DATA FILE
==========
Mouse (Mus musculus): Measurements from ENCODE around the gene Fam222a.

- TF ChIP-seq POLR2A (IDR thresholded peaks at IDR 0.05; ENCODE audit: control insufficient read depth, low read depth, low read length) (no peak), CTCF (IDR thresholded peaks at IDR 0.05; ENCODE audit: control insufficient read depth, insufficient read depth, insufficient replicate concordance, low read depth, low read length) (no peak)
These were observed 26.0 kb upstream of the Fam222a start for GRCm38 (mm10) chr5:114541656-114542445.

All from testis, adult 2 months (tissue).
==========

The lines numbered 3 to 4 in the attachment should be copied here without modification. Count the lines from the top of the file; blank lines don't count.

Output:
These were observed 26.0 kb upstream of the Fam222a start for GRCm38 (mm10) chr5:114541656-114542445.

All from testis, adult 2 months (tissue).